Thursday, February 09, 2023

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D. Summary

The degree to which Indigenous people avail themselves of the American citizenship that has been conferred upon them is directly related to the degree to which the Indigenous population has assimilated into American society and the degree to which Indigenous sovereignty has been jeopardized. If Indian people believe that participating in the American political system will have more of an impact on their well-being than participating in tribal politics or seeking to revitalize reservation life, then that alone is the best evidence that the colonizing nation has succeeded in devaluing the role of one's Indigenous nation in daily life. Ideally, rather than finding ways in which to extend American society even more so into Indigenous life, Indian people should be working toward the day when their own tribal governments are strong enough and legitimate enough to serve as the exclusive mechanism for representing tribal concerns in relations with the federal, state, and local governments.

Willing and aggressive participation in the American political system suggests that Indigenous people have forgotten that we are citizens of our own nations. At least for now, the United States recognizes this fact even if we fully do not. Rather than being merely classified as a racial minority, America continues to recognize us as citizens of our own sovereign nations in a nation-to-nation relationship with it. When we stop acting like citizens of our own nations and only act like citizens of the United States, our sovereignty will have expired. This objective, of course, was the reason why the Citizenship Act of 1924 was enacted in the first place. But unfortunately, too many Indigenous people today have been “educated” to ignore the reality that our recognition as sovereign nations has always been tenuous. This could be a costly mistake. As Wilkins and Witmer have concluded:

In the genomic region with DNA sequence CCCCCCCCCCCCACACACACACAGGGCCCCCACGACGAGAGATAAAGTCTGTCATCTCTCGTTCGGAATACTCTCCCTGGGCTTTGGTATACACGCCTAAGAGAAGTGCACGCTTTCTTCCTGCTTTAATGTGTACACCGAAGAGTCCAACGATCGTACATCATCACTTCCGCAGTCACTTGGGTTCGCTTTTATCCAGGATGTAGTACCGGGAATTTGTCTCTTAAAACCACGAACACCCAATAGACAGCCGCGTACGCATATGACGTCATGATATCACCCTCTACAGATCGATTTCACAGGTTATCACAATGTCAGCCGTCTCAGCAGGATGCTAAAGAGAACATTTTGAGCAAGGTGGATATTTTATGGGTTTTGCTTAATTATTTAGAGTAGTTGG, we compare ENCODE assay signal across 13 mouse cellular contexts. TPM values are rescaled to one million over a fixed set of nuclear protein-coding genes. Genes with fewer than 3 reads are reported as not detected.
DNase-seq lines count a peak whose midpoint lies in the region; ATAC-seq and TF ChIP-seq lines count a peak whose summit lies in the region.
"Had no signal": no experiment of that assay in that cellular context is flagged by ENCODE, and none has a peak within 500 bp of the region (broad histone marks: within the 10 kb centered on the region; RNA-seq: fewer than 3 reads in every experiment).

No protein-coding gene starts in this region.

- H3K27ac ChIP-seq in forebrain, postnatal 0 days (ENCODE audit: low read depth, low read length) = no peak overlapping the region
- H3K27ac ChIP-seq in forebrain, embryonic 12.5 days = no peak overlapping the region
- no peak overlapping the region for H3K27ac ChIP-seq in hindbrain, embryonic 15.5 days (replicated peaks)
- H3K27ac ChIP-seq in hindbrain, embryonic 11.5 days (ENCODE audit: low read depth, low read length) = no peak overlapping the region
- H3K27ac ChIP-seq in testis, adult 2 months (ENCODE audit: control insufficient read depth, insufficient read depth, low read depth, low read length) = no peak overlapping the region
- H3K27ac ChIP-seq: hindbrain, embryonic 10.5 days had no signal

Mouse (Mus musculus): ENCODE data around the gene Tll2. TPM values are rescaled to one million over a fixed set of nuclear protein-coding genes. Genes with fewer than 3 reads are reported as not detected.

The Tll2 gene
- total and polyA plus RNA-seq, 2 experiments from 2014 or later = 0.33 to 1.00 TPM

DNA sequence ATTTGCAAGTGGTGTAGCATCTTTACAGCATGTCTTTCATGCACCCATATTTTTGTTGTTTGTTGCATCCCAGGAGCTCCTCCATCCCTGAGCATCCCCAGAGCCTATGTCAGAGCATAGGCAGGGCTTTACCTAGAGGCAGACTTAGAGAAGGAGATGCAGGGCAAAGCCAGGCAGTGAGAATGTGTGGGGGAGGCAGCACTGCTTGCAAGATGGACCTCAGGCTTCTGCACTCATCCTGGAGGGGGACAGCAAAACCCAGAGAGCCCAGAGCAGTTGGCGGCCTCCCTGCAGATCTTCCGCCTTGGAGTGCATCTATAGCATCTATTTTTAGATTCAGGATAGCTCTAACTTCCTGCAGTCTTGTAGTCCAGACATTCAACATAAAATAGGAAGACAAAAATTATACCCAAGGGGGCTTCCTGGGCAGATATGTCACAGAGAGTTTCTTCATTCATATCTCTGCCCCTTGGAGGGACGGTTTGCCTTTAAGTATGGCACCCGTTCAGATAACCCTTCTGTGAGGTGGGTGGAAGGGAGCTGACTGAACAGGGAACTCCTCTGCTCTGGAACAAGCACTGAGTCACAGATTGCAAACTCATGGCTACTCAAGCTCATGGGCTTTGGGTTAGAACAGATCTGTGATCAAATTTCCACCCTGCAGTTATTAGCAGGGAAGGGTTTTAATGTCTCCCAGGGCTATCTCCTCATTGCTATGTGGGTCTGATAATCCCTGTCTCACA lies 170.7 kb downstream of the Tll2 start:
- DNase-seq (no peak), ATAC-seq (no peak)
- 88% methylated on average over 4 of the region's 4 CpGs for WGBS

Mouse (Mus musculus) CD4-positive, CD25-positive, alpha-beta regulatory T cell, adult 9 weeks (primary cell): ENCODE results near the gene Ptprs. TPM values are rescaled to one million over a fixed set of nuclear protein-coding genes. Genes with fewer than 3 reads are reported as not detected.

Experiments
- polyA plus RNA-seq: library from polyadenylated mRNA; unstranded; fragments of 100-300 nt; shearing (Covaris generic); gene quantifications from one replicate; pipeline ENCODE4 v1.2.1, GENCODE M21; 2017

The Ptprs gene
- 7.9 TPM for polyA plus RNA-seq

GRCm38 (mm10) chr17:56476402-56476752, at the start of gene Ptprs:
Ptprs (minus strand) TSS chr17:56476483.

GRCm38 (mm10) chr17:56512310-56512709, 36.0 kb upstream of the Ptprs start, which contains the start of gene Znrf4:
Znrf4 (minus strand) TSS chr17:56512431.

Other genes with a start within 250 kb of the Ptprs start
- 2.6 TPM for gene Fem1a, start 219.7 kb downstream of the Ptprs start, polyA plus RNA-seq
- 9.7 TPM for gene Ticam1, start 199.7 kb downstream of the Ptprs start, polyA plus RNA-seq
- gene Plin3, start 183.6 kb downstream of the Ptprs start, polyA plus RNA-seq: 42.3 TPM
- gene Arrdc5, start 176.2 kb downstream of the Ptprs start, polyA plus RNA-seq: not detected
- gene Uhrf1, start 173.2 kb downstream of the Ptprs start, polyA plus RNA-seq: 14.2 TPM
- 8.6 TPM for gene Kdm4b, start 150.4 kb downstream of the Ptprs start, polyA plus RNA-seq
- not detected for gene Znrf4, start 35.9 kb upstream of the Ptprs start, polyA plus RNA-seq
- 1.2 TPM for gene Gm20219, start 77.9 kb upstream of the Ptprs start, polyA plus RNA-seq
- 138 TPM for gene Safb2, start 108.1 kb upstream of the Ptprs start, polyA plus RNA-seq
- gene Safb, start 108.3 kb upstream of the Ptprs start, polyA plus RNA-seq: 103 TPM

tribal members' full throttle participation in the American political process might foretell starker days in the future when the collective rights of sovereign tribes might be curtailed or even terminated because of these very acts of political participation.